914 was always the least attractive porsche out there in my opinion. and although that means nothing the actual state of being of the porsche should push you to Corvair in this case even if you also hate everything Corvair.
The van looks like it has decent bones and might make a fun project for someone. That Porsche just looks frightening.
I am thinking that it is quite likely that “surface rust” on the outside is just the start of the story. Outdoor storage, low price, repaint, these things rust from the inside out, and the cars literally start folding in half slowly. The easy test is to see if the targa top still fits. If it does, doesn’t mean all is well, but if it doesn’t you have big issues. I like 914s, but have to go Greenbriar here I think.
Jackstand Army would make a good name for a punk band as Dave Barry might say.
I voted Corvair. I’ve heard horror stories about 914’s and rust and there’s definitely some rust on that 914.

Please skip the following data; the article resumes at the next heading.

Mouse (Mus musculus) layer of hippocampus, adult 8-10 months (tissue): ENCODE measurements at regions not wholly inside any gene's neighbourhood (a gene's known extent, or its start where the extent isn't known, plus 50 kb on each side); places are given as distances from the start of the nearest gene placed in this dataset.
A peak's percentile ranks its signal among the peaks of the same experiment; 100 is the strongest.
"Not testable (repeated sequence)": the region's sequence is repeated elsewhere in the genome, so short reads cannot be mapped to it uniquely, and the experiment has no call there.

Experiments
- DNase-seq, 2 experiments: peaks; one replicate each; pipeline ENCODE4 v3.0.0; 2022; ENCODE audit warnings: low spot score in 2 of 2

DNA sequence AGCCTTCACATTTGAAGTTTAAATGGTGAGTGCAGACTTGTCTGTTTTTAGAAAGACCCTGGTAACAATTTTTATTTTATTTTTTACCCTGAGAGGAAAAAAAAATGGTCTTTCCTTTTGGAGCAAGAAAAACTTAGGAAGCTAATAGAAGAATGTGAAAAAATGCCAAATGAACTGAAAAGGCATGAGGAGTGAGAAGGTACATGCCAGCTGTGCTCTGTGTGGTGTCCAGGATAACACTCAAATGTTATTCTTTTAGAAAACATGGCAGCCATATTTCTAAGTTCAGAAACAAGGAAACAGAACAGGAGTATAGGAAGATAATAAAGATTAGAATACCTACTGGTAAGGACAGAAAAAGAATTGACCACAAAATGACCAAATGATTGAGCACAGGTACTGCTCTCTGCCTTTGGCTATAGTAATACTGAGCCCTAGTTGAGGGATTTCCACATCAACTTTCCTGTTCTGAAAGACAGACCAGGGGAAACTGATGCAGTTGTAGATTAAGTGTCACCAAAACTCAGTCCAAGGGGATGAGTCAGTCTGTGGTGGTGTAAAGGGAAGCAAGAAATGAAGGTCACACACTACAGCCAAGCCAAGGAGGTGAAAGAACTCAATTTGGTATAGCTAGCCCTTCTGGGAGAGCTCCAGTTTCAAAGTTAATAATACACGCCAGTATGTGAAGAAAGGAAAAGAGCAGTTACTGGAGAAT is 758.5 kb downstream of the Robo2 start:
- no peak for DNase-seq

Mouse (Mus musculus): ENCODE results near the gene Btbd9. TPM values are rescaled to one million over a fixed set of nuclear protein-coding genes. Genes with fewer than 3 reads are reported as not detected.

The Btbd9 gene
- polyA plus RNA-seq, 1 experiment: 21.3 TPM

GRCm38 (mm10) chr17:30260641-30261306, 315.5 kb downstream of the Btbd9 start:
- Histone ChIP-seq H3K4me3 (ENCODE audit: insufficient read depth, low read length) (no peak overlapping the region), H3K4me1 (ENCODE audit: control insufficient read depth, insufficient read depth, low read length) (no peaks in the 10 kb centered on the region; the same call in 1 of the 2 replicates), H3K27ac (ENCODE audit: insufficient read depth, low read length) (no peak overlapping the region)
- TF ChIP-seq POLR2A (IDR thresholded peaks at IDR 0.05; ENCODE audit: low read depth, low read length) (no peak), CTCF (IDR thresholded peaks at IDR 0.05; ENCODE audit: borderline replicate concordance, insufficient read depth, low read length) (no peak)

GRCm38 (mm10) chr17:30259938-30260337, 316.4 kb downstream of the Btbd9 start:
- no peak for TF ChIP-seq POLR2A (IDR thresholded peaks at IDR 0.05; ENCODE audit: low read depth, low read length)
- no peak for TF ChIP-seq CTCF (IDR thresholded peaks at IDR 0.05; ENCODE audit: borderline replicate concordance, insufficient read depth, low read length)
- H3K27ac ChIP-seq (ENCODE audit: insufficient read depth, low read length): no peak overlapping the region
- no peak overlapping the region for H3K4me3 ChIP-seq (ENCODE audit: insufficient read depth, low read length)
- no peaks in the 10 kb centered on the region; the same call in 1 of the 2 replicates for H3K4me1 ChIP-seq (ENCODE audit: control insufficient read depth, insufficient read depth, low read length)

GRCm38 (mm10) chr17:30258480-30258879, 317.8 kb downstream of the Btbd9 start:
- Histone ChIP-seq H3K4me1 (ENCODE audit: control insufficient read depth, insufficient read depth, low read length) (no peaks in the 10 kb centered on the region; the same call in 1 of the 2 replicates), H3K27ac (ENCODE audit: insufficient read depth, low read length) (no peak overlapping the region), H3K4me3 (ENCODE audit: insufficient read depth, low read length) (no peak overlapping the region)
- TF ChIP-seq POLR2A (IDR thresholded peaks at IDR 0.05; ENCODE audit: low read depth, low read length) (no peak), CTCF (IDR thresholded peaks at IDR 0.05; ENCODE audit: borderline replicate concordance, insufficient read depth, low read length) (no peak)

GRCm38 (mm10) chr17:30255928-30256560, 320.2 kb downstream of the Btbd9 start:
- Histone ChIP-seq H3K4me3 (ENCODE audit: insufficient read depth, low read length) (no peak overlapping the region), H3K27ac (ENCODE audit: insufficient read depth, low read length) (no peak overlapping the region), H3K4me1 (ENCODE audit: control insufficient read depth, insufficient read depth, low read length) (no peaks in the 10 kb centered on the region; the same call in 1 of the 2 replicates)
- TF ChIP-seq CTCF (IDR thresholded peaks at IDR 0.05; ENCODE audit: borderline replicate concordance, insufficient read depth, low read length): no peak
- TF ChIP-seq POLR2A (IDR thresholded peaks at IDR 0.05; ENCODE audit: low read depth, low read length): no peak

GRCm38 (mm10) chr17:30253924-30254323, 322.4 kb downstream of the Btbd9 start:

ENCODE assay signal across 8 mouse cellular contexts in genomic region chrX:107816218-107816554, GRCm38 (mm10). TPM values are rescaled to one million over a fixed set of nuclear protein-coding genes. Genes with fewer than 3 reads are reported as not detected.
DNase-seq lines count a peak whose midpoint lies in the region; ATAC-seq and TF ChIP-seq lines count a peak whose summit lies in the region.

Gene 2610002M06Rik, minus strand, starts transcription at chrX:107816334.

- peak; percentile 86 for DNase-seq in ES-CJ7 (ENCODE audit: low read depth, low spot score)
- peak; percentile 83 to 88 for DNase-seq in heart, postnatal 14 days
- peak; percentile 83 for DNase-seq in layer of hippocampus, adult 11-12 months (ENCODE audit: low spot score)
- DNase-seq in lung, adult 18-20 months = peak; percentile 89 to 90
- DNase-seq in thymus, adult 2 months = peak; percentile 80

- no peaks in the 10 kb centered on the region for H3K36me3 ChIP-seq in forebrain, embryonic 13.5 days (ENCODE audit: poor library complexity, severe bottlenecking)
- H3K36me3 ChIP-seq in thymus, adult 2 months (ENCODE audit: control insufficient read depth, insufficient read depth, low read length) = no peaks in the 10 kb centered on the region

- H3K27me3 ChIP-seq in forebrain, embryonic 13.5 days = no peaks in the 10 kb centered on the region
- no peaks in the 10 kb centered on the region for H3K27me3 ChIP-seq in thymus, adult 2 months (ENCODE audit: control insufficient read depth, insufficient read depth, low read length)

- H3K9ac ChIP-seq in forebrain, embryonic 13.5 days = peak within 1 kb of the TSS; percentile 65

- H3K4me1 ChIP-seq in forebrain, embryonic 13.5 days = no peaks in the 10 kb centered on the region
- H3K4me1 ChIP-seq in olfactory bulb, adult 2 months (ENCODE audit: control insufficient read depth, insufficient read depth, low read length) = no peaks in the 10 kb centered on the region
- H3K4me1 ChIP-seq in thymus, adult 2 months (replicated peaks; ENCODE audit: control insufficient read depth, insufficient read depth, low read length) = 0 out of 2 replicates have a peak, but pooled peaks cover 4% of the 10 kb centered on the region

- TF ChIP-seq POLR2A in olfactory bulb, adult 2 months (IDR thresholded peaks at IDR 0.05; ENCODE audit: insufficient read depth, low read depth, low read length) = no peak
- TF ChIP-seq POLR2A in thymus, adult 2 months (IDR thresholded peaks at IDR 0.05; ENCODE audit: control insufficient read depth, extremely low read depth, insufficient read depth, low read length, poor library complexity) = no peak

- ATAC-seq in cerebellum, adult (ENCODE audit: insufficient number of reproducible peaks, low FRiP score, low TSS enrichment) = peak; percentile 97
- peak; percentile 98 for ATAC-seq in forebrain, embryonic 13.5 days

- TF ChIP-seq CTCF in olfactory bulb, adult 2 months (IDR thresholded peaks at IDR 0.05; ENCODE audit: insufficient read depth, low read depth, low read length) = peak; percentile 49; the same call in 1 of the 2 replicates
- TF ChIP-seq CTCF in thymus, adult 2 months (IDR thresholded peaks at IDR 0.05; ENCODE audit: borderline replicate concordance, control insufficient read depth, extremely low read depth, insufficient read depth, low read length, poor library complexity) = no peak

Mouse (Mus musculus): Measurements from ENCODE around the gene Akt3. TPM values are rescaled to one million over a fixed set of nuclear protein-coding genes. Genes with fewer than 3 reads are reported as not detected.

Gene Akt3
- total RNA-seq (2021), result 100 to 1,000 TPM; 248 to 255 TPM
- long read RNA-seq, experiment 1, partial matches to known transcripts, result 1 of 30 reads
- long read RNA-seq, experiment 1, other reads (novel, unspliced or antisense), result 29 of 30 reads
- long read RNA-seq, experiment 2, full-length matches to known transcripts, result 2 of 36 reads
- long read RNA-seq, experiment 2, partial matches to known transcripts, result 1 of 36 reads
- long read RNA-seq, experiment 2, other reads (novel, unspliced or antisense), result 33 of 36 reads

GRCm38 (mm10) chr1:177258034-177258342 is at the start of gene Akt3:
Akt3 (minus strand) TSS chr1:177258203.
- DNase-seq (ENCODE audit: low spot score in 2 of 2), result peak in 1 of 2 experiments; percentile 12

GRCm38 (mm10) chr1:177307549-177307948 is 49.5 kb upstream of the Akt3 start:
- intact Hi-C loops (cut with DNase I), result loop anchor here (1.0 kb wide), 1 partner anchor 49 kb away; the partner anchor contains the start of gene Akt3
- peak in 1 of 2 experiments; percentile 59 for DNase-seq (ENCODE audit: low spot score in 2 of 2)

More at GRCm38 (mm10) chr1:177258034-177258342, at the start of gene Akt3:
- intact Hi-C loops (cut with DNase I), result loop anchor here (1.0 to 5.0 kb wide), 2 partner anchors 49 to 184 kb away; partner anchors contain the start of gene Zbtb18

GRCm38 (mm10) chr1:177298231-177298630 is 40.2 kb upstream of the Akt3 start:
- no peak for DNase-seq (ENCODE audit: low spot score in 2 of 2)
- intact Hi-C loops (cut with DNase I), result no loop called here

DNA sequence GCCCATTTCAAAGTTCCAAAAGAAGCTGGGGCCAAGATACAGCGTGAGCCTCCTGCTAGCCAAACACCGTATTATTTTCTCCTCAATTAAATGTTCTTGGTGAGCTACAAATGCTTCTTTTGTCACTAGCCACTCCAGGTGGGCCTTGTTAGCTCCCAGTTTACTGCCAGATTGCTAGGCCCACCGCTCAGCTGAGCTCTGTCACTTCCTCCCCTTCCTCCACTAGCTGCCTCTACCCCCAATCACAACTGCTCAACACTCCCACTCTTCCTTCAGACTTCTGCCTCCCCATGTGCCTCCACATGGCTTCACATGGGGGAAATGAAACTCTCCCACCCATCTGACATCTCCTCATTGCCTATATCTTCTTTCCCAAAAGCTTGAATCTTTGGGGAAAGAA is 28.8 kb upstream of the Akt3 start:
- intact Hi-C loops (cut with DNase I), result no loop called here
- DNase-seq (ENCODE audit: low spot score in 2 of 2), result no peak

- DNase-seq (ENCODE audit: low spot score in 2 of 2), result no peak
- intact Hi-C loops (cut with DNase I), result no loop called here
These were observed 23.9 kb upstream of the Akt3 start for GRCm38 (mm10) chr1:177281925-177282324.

If the Corvair was a Monza Spyder this would be a tougher call, but Greenbrier vs. 914? I’ll take the Westchester County area code every time.
damn, that 914 looks really gone, so despite it being also a VW and quite easy to get running again, I would say find another one! So I voted the dry but ugly van.
I went 914, but honestly the CVCC Civic and what looks to be the roofline of an old Jag in the background intrigues me more.
If I had to choose, I’d take the Corvair. I’ve seen what long-term outdoor storage can do to a 914 and I don’t have the fabrication skills to repair that.
The real winner here is landscaping with jackstands. I am going to get some pastel paint and another pair or two for the garden.
I’ll take the Greenbrier over the briar patch of loose parts and wires.
There’s plenty of winter left to get that Corvan camping ready by spring.
But I’m not sure I have enough years left to get that Porsche where it would need to be to be worth it.
I owned a couple of 914s and converted one to a six cylinder- I can guarantee that thing is a rust pig underneath that even David Tracy would avoid
As much as I love me some over the front axle seats, I would really like to convert the 914 to an EV for fun and games. Being a PNW native, the wet and rain in the 914 doesn’t scare me as much as it should.